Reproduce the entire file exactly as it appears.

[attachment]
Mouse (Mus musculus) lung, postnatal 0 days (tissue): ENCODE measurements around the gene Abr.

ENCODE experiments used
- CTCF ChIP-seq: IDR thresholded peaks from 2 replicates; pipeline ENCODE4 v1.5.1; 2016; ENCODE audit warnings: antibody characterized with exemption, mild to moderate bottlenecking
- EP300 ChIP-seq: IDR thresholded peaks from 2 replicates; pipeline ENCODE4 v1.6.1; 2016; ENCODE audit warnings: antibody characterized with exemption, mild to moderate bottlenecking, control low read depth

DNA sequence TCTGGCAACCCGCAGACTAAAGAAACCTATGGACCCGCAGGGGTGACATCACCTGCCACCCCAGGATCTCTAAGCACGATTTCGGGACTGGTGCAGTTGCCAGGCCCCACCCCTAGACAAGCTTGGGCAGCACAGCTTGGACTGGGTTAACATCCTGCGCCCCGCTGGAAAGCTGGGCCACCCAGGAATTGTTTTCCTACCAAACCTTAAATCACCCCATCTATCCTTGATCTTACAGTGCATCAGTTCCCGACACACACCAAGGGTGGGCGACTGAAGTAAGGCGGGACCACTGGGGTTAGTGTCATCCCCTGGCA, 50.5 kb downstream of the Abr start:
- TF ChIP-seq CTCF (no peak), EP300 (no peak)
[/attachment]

Mouse (Mus musculus) lung, postnatal 0 days (tissue): ENCODE measurements around the gene Abr.

ENCODE experiments used
- CTCF ChIP-seq: IDR thresholded peaks from 2 replicates; pipeline ENCODE4 v1.5.1; 2016; ENCODE audit warnings: antibody characterized with exemption, mild to moderate bottlenecking
- EP300 ChIP-seq: IDR thresholded peaks from 2 replicates; pipeline ENCODE4 v1.6.1; 2016; ENCODE audit warnings: antibody characterized with exemption, mild to moderate bottlenecking, control low read depth

DNA sequence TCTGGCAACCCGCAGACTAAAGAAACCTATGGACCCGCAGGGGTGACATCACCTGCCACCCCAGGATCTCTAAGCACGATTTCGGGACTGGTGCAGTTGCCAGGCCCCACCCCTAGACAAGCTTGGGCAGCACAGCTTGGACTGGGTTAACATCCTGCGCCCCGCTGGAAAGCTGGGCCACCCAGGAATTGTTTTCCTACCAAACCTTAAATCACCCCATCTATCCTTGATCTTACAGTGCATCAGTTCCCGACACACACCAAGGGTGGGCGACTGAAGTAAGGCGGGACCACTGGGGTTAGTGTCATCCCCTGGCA, 50.5 kb downstream of the Abr start:
- TF ChIP-seq CTCF (no peak), EP300 (no peak)